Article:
You wouldn’t know it by the HBCU sweatshirt that Tracy Morgan is wearing or the fact that he nicknamed his co-star Bruce Willis, “B-Dub” but the only mention of skin color you’ll get in his new movie Cop Out is in reference to exotic animal hide boots.
Directed by Kevin Smith of Jay & Silent Bob fame, Cop Out is a story of two NYPD detectives, Paul Hodges (Morgan) and Jimmy Monroe (Willis) who are trying to hold their family lives together despite the straining demands of the job. When Jimmy tries to hawk his highly valuable baseball card to pay for his daughter’s wedding the duo somehow find themselves wrapped up in a Mexican drug gang’s kidnapping scheme.
“This film stands on the shoulders of all those cop films going back to gangster pictures like In the Heat Of the Night and Bonnie and Clyde” says Willis. “All of these films are about the same thing, the good guys triumphing over the bad guys. I think Cop Out stands by itself as a film that has elements of shoot-em-up, romance, save the girl, two cool tough cops that know how to be cops. [But] at a certain point we decided to make this funny, went balls out and tried to make you laugh.”
Willis is being rather literal in his last statement. One of the funniest scenes in the movie is when Morgan’s character is interrogating an 11-year-old, foul-mouthed car thief and gets kicked in the groin. But unlike most movies where he just doubles over in pain for a laugh Paul sucker punches the little miscreant right back in the family jewels sending him to the ground.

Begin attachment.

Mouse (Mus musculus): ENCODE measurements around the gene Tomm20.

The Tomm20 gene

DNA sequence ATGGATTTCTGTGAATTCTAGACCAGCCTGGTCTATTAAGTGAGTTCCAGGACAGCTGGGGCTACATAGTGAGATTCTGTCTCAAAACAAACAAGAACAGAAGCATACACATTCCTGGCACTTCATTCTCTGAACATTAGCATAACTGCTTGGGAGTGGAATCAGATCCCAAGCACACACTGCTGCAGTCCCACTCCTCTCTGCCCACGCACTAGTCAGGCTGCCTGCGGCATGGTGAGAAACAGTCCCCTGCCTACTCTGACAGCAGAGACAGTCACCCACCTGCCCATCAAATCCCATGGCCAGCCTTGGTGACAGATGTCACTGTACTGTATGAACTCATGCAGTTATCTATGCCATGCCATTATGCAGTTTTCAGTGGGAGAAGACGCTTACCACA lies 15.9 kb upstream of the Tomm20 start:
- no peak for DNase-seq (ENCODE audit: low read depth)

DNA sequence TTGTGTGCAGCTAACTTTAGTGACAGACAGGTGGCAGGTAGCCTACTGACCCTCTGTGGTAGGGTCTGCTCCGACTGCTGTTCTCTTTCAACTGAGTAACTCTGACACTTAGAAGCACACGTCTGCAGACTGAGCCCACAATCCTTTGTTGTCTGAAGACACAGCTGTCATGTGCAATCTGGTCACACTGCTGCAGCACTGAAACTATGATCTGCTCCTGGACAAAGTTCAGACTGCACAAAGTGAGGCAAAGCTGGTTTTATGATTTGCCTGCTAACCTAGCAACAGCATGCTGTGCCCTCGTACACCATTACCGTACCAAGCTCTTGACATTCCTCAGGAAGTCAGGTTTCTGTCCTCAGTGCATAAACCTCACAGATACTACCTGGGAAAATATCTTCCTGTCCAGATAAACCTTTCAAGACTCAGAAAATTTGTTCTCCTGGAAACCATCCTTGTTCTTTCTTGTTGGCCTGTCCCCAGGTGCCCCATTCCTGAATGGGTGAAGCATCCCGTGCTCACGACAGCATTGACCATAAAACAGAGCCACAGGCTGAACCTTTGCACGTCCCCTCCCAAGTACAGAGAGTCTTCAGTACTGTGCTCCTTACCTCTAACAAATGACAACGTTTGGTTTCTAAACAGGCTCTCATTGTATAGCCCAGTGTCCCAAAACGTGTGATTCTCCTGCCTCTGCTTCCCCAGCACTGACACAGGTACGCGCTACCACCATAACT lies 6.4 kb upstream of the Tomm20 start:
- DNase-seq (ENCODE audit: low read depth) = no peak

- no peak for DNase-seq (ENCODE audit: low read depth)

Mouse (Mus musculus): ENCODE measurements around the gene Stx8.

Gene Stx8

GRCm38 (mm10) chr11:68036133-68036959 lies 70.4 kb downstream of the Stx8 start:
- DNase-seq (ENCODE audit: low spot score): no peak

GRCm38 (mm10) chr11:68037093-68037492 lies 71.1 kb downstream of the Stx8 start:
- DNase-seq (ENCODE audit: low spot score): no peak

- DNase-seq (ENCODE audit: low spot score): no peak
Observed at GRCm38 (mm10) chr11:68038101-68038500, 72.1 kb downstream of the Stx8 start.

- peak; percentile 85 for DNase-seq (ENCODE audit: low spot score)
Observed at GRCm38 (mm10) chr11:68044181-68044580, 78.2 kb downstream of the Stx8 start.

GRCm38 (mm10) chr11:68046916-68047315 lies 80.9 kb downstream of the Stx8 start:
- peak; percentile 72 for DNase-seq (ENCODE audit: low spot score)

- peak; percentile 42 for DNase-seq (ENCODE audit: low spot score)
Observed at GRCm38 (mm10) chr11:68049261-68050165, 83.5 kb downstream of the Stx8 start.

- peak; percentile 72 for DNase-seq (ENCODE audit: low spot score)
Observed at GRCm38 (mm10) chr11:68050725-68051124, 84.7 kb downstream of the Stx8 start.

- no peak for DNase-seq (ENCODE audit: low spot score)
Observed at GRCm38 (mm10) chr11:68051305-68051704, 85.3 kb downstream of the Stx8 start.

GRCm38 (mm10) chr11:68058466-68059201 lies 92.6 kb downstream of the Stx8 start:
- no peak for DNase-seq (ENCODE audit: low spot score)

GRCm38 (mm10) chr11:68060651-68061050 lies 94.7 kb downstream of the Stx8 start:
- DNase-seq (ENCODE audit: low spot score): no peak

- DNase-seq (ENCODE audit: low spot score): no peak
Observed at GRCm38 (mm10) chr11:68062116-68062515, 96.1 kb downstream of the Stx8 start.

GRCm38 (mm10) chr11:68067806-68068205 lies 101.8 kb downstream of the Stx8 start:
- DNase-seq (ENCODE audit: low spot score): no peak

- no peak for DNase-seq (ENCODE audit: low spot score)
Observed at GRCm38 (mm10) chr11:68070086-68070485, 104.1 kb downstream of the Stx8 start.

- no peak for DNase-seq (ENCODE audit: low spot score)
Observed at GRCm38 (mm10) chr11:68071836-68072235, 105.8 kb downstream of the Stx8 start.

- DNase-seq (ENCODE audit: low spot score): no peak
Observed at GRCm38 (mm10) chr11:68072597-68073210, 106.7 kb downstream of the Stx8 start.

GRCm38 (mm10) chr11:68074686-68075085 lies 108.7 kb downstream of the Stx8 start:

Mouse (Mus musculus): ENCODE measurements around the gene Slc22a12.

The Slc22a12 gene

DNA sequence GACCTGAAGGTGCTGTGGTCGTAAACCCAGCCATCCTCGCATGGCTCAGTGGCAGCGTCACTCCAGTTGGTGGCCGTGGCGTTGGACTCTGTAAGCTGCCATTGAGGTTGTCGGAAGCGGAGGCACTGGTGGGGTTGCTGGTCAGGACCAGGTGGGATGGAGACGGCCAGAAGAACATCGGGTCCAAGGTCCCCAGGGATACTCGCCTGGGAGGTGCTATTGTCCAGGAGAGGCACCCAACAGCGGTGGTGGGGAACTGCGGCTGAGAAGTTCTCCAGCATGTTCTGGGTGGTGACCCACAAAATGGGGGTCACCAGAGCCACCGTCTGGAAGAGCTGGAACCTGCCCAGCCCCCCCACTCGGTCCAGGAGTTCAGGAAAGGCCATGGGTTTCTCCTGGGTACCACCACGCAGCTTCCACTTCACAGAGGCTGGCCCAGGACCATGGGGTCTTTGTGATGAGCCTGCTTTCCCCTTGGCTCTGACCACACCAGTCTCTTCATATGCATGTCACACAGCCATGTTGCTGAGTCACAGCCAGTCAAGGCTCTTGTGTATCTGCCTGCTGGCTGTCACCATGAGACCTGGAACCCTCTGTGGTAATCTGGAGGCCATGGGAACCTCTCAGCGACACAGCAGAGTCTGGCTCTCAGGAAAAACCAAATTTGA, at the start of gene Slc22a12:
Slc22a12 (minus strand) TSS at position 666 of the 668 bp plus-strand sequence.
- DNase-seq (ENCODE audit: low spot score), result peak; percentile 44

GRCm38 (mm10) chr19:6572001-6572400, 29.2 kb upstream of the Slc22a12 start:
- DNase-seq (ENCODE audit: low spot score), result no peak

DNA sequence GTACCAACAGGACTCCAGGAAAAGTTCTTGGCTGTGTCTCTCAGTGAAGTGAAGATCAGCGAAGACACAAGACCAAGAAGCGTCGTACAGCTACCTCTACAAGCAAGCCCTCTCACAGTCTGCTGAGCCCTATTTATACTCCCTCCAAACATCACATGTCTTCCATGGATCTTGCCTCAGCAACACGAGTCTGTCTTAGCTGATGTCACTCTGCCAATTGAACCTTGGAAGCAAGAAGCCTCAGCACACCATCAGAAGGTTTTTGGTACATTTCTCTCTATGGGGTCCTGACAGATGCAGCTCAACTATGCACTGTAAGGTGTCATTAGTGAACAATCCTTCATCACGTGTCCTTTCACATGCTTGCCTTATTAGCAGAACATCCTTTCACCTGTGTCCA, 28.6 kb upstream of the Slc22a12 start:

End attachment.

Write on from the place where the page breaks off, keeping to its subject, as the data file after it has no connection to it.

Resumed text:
“I was in “Little Man” and I got beat up by a little kid in the whole movie,” Morgan says anticipating protest from the parental watchdog groups. “If it’s not offensive then it probably wasn’t funny. ”
While there is plenty of tension to go around between the various characters (Paul is convinced that his wife is cheating on him) they never go for the obvious in “Cop Out.” It’s easy to spot the influence of movies like 48 Hours but there is a significant difference.
“The other thing to note [in] all of these other films we’re being compared to… there is very strong racial tension,” Willis says. “Not one time in this film did we comment on the fact that Tracy’s Black and I’m White and I didn’t miss it at all. It’s so much more fun…we just lept passed it.”
One thing Paul couldn’t get past was his obsession with infidelity. He’s convinced that his wife (played by Kidada Jones) is having an affair with their next-door neighbor and he goes to extreme lengths to collect evidence. Unfortunately, Morgan has personal experience to draw upon.
“It hurt! My heart was shattered,” he says recalling the painful memory of catching an old girlfriend cheating. “I just remembered what my father told me: If you wanna catch a girl cheating, you knock on the front door and run around the back. Cuz he’s coming out the back, and that’s where I caught him. Running out the back with one sneaker on.”
It’s hard to not laugh at Morgan’s pain when he puts his signature inflection on the story and that is what he thinks makes him valuable to this film and other rolls he’s played.
“My sense of humor was a tool for me to get past my mother and father separating, my oldest brother having cerebral palsy and the bullies in the schoolyard. I had to make ‘em laugh to keep ‘em off my ass.”
As director Kevin Smith asserts, Morgan definitely brings “two big buckets of funny” to the set. “He elevates the script.”
Cop Out starring Tracy Morgan, Bruce Willis and Sean Williams Scott is in Theaters Friday February 27th.
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